246152 Navigating and negotiating social support networks: How low-income men experience persistent food insecurity and acquisition

Tuesday, November 1, 2011

Patricia L. Fanflik, MS, MA , Department of Family Science, School of Public Health, University of Maryland, College Park, MD
Tiffani Stevenson, MS , Department of Family Science, School of Public Health, University of Maryland, College Park, MD
Stephanie Grutzmacher, PhD , Department of Family Studies, School of Public Health, University of Maryland, College Park, MD
Food insecurity is a significant public health crisis that occurs when the quality or quantity of food is not sufficient to meet and maintain basic nutritional needs. There is evidence to suggest that men and women experience food insecurity differently and thus may engage in unique coping mechanisms based on gender when attempting to secure food. Much has been written in regard to food insecurity and coping strategies for women; there is a paucity of research examining how men with limited resources traverse social support networks to acquire food. The purpose of this research was to examine how men experiencing food insecurity navigate and negotiate social support networks in an attempt to acquire food. This study is a part of a larger research project examining the experiences of low-income adults' who suffer from food insecurity. These data were derived from 33 audio recorded semi-structured, face-to-face interviews with low-income men. The interviews revealed three major social networks used by interview participants. In an effort to cope with food insecurity, men overwhelmingly used family, friends, and community social support networks to acquire food. Emerging themes centered on the men's reliance on predominantly female friends and family members to assist them in food acquisition efforts. Females play the role of caregivers surrounding food distribution in social support networks for men. The findings from this analysis have significant implications for the development of intervention or prevention programs that aim to foster outreach services for both men and women in seeking and acquiring food.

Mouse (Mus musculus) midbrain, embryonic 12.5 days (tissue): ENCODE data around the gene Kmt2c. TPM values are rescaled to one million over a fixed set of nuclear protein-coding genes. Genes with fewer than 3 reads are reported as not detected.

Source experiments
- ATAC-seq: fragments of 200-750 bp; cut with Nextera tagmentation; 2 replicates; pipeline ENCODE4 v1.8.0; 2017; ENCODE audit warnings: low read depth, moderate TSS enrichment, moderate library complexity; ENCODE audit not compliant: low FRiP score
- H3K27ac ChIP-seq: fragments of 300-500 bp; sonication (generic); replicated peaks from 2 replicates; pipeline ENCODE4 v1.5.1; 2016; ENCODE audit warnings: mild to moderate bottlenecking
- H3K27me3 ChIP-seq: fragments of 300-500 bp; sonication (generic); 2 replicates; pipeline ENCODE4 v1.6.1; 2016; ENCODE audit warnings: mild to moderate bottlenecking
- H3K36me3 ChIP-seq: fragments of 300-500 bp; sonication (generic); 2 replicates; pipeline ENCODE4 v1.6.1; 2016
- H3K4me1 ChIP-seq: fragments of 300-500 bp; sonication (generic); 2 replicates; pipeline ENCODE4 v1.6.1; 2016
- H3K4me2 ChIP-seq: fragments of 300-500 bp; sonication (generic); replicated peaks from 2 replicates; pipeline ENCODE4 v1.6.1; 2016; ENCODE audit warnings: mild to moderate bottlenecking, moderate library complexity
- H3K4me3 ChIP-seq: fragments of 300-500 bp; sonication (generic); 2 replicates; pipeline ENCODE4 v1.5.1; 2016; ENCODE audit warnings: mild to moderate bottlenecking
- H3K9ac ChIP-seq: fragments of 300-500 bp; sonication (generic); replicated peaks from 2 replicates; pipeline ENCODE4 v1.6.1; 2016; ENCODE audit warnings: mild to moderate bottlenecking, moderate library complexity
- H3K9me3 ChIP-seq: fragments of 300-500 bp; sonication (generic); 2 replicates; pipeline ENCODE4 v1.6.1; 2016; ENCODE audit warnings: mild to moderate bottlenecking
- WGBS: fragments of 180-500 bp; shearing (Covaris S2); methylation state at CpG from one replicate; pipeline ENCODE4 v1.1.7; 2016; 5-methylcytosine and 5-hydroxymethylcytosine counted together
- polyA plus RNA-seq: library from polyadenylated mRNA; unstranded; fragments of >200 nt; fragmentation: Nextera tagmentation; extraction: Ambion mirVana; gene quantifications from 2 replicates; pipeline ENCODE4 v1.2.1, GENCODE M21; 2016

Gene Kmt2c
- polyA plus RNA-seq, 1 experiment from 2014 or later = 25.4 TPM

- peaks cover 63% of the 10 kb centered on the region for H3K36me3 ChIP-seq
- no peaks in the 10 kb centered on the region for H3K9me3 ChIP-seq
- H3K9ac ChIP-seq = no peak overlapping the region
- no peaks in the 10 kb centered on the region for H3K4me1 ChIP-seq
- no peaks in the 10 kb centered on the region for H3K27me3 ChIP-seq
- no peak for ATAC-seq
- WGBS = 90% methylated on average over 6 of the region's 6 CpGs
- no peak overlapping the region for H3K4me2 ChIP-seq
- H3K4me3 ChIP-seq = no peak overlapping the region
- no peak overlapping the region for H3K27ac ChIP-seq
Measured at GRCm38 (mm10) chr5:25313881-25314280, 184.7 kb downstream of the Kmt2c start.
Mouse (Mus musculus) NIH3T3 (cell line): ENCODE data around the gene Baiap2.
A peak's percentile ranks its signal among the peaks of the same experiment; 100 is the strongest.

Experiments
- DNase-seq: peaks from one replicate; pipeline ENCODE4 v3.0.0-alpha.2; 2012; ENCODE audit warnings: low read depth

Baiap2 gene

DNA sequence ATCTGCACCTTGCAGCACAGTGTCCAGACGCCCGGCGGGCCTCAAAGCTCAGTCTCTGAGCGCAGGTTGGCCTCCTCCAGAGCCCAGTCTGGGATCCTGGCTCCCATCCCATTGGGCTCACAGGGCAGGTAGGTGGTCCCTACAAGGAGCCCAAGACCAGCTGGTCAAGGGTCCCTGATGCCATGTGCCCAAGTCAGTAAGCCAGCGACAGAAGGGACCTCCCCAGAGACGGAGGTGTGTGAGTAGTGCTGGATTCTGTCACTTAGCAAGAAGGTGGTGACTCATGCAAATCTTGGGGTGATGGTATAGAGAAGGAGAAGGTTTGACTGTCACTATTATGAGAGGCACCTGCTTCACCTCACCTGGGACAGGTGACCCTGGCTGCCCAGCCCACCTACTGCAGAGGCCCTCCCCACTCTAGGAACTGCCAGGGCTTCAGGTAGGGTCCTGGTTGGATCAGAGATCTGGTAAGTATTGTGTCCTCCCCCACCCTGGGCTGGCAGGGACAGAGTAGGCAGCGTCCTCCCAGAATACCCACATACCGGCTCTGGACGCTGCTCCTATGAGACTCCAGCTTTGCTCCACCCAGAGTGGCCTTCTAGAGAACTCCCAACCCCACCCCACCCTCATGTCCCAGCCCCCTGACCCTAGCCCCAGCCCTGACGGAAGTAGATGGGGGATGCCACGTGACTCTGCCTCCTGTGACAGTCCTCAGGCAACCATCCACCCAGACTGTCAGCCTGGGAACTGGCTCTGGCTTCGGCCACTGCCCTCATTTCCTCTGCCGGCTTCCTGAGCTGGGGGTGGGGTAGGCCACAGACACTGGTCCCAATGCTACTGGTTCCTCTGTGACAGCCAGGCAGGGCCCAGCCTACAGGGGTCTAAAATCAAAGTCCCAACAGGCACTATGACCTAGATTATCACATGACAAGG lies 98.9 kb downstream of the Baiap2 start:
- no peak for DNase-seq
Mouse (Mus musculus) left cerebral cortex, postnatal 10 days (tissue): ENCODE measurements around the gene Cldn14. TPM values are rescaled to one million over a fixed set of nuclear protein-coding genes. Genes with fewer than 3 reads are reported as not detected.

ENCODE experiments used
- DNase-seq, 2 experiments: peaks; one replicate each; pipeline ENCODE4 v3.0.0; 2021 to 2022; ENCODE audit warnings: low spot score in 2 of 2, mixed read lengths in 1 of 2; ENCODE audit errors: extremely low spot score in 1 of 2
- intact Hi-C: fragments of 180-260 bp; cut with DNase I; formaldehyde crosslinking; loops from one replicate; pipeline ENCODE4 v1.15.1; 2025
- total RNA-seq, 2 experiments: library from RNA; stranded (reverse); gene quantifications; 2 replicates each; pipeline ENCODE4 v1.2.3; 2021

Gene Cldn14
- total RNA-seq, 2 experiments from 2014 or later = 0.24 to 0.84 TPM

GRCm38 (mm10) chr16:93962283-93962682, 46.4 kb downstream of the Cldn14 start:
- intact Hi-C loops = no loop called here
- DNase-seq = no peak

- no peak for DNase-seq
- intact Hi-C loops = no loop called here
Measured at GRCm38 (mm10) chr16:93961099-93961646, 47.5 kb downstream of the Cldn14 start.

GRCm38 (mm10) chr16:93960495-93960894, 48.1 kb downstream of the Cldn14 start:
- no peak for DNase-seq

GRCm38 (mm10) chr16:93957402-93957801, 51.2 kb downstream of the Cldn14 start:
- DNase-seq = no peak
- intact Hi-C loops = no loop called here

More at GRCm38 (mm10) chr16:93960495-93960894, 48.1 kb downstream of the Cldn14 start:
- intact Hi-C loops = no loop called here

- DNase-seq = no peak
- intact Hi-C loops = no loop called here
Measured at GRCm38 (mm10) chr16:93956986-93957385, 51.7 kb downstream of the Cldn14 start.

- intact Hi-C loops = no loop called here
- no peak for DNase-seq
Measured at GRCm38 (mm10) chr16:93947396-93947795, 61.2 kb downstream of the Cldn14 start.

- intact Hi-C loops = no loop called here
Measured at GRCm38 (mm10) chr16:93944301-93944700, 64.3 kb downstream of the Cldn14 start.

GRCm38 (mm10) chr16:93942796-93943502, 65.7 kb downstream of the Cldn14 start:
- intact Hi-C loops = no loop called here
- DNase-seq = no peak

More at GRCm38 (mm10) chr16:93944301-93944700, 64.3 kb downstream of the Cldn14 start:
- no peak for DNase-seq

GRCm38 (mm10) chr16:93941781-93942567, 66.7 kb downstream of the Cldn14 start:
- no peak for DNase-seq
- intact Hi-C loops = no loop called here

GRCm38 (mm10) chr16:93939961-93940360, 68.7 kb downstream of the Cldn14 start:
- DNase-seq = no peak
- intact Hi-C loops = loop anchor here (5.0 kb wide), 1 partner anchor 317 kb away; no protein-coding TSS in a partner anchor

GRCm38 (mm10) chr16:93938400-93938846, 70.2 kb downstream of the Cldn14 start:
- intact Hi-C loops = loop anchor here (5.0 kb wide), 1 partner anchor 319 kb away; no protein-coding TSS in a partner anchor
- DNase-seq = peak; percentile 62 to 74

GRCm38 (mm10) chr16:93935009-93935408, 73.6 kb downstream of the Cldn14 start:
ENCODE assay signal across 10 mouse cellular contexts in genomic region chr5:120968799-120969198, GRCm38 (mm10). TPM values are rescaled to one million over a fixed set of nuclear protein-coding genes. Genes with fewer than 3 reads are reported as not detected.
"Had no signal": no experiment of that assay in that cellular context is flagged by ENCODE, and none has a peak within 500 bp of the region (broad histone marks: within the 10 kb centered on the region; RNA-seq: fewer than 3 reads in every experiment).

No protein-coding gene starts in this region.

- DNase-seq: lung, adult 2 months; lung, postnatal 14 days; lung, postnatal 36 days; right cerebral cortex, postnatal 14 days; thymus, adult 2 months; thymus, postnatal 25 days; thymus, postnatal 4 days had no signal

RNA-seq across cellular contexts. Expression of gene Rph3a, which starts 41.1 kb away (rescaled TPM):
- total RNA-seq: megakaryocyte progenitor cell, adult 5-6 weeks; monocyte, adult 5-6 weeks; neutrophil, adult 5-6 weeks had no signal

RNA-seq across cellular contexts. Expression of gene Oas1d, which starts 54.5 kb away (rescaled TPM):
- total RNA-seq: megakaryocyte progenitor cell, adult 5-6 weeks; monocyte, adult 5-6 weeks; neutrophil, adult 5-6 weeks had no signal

Learning Areas:
Public health or related research

Learning Objectives:
Identify the role of social support networks, specifically the role of women, in care giving surrounding food for low income men. Discuss food acquisition strategies of low-income men who are food insecure. Analyze the significant implications for the development of prevention and intervention programs geared towards serving both men and women who are food insecure.

Keywords: Nutrition, Food Security

Presenting author's disclosure statement:

Qualified on the content I am responsible for because: I am qualified to present on this topic because I am the lead investigator on this research project, have participated in all stages of the research, and have extensive knowledge of the topic.
Any relevant financial relationships? No

I agree to comply with the American Public Health Association Conflict of Interest and Commercial Support Guidelines, and to disclose to the participants any off-label or experimental uses of a commercial product or service discussed in my presentation.